Baldwin's Auctions 70-72 - Post-Sale Highlights Baldwin’s put on a spectacularly diverse event during the Coinex season. Three days of auctions were packed full of interesting collections and single items from around the world and included an afte
copper coins (apparently the 1833 and 1834 coins) until 1844, when it changed over to the standard East India Company design. The new Bombay Presidency silver coins, however, were doomed. In 1835 the Bombay Mint replaced the native style silver coinage with standard East India Company designs. So the only two years in which all denominations were struck were 1834 and 1835. Accordingly this set must have been struck in 1834 to mark the first full series of coins produced by the mint or in 1835 as a way to say good bye to the old. The coins in this exceptional set are: Rupee, Dated 1215 AH and regnal year 46. On the obverse, at the right end of the center panel, is a fleur-de-lis. In the upper left, near the date, is a branch with four leaves. The meaning of these two symbols, no doubt privy marks, is unknown. One theory suggests the lis may refer to Delacombe, on the assumption that the name is French in origin. We know Delacombe engraved the dies for the Half Anna, but Pridmore doesn’t say who engraved the dies for the silver coins. Pr 287; KM 221. Silver proof, PCGS PR67; ½-Rupee, Dated 1215 AH and regnal year 46. Also with a fleur-de-lis at the right end of the center panel, but without the branch near the date. Pr 289; KM 223. Silver proof PCGS PR67+; ¼-Rupee,Dated 1215 AH and regnal year 46. Does not bear the lis or branch privy mark. Pr 291; KM 222. Silver proof PCGS PR67; ½-Anna, Dated 1834 and 1249. Pr 214; KM 251. Copper proof. PCGS PR65BN; ¼-Anna, Dated 1833 and 1249. Large letter variety. Pr 219; KM 232. Copper proof PCGS PR66RB; Pie, Dated 1833 and 1248. Pr 223; KM 261. Copper proof PCGS PR66RB. While Pridmore makes no reference to a ceremony or official occasion when such sets were prepared or presented, he does observe that “the proofs usually occur as complete sets.” This suggests that a certain quantity were prepared for presentation at some time. He makes no mention of sets being cased. The coins have survived in an excellent state of preservation and are evenly matched as to colour and texture. Despite Pridmore’s reference to other set(s) being known or reported to him, the cataloguer has no record of another set having been offered. It is safe to presume this flawless set is of great rarity.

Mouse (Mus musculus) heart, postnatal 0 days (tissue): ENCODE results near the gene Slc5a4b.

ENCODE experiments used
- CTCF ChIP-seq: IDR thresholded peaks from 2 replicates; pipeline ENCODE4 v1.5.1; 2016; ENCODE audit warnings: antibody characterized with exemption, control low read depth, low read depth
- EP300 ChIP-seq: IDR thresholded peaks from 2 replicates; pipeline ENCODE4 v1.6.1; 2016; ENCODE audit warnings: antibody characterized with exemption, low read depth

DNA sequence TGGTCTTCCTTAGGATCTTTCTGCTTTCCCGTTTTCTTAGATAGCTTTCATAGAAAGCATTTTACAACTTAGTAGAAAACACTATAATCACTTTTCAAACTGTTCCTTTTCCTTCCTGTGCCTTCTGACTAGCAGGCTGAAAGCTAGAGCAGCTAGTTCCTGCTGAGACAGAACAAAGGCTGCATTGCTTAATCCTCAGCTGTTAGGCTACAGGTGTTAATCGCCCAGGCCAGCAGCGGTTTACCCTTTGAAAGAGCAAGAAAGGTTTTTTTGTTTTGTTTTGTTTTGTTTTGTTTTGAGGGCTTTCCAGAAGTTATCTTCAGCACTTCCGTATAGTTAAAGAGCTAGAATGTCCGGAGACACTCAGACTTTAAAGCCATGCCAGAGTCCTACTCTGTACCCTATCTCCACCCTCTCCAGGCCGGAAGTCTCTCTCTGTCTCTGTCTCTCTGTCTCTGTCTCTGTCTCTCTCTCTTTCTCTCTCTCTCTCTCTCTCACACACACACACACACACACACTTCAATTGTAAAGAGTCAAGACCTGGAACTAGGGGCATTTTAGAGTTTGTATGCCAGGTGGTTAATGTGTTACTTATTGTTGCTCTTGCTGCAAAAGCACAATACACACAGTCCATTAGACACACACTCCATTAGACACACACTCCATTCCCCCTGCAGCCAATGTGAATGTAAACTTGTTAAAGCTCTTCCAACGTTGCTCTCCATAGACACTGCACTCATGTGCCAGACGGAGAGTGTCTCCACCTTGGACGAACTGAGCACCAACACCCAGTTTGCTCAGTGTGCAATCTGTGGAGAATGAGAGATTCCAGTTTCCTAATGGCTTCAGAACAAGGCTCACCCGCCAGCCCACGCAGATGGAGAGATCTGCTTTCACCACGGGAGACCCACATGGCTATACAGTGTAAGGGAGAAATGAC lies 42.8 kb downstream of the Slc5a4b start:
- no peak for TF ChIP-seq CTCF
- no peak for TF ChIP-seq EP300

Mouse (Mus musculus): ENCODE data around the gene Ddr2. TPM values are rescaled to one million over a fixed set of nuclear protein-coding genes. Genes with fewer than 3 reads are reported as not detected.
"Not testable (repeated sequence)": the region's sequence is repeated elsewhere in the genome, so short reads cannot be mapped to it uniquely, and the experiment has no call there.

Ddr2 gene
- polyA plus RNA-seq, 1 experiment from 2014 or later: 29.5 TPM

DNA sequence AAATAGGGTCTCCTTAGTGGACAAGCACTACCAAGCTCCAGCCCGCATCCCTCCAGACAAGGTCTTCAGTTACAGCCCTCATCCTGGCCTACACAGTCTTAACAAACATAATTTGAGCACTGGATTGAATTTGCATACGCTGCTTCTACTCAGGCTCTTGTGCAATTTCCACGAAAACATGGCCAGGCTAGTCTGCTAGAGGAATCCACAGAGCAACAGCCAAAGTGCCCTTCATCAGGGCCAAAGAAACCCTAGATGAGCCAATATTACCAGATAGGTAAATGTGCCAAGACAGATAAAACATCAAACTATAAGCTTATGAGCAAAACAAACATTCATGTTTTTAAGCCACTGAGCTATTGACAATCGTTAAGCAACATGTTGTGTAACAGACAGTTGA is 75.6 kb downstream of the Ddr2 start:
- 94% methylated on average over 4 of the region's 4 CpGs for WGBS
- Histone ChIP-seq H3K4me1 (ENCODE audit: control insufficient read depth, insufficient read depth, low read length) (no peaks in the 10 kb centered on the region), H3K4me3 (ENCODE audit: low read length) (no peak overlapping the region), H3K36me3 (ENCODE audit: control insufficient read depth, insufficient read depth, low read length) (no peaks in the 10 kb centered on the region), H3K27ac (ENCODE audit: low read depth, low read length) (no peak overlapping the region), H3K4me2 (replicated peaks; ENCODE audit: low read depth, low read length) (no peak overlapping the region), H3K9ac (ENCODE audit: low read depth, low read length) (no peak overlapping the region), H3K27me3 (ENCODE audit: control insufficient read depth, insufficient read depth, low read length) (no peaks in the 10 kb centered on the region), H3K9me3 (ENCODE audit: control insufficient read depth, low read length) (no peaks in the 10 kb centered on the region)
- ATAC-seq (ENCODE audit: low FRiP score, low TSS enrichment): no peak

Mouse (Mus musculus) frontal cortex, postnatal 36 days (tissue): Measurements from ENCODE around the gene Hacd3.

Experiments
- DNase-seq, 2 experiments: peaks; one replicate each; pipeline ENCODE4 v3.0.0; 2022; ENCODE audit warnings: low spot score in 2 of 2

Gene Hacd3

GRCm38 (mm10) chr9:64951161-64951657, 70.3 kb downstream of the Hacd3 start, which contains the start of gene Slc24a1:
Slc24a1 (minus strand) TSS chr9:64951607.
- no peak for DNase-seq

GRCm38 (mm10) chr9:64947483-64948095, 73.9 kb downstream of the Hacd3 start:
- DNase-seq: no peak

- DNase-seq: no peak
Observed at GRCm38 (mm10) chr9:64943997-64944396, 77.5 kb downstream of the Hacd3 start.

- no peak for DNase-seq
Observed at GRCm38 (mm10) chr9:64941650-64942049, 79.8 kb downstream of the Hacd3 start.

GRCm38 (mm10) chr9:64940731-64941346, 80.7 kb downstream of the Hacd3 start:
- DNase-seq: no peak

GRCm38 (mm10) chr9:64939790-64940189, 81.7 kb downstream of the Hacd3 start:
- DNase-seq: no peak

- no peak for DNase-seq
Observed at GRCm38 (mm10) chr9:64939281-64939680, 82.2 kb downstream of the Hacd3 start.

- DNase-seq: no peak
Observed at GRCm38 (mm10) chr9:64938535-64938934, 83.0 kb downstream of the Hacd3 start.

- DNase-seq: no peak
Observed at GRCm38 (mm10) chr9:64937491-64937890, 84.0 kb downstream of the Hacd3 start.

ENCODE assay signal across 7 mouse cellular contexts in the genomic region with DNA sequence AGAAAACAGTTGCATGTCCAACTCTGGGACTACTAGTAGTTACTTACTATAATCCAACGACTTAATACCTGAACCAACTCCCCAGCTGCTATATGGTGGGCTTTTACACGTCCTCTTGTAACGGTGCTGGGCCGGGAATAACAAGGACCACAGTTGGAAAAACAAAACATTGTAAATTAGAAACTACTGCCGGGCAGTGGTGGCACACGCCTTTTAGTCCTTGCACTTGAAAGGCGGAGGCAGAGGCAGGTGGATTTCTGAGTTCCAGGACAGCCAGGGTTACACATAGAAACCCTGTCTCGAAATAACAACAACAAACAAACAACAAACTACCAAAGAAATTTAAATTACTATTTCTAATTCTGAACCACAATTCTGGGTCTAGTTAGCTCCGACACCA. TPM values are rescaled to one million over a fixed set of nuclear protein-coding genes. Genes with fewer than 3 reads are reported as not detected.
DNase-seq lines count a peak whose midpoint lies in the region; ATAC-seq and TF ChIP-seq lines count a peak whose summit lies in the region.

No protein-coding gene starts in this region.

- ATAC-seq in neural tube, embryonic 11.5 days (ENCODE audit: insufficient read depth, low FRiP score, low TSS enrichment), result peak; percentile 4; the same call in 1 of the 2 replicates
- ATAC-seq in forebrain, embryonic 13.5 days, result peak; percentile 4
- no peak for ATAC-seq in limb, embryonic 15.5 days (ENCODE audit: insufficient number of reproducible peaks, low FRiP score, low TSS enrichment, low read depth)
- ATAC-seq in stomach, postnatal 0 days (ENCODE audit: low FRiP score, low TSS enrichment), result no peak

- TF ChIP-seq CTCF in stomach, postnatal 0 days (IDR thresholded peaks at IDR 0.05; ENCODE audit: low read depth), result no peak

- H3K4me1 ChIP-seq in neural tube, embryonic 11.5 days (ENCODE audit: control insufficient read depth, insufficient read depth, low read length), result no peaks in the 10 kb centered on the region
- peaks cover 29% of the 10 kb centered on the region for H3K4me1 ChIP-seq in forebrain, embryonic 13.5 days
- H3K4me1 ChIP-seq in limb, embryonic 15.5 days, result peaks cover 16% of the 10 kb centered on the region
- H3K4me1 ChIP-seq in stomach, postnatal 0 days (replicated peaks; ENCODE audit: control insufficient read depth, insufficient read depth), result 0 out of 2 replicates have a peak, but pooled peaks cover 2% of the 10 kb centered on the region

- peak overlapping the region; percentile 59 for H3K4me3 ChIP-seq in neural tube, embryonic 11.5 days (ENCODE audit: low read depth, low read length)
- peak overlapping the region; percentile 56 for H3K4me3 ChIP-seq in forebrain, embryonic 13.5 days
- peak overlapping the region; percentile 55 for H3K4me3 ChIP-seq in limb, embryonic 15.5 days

1560 INDIAN COINS. British India. East India Company. Bombay, Gilt-copper Pattern Mohur, 1828 (KM Pn18; Pr 336, gilt). Possibly carried as a pocket piece, the gilding thin on the high points of the lion, thus about extremely fine. the gilding undoubtedly applied subsequent to striking, likely to show how this coin would look as a Mohur,
1609 INDIAN COINS. Republic of India (1949- ), Pattern Set, 1949, by Patrick Brindley, for an entirely new proposed coinage for the new republic, set composed of: 1-Rupee, rev man winnowing wheat,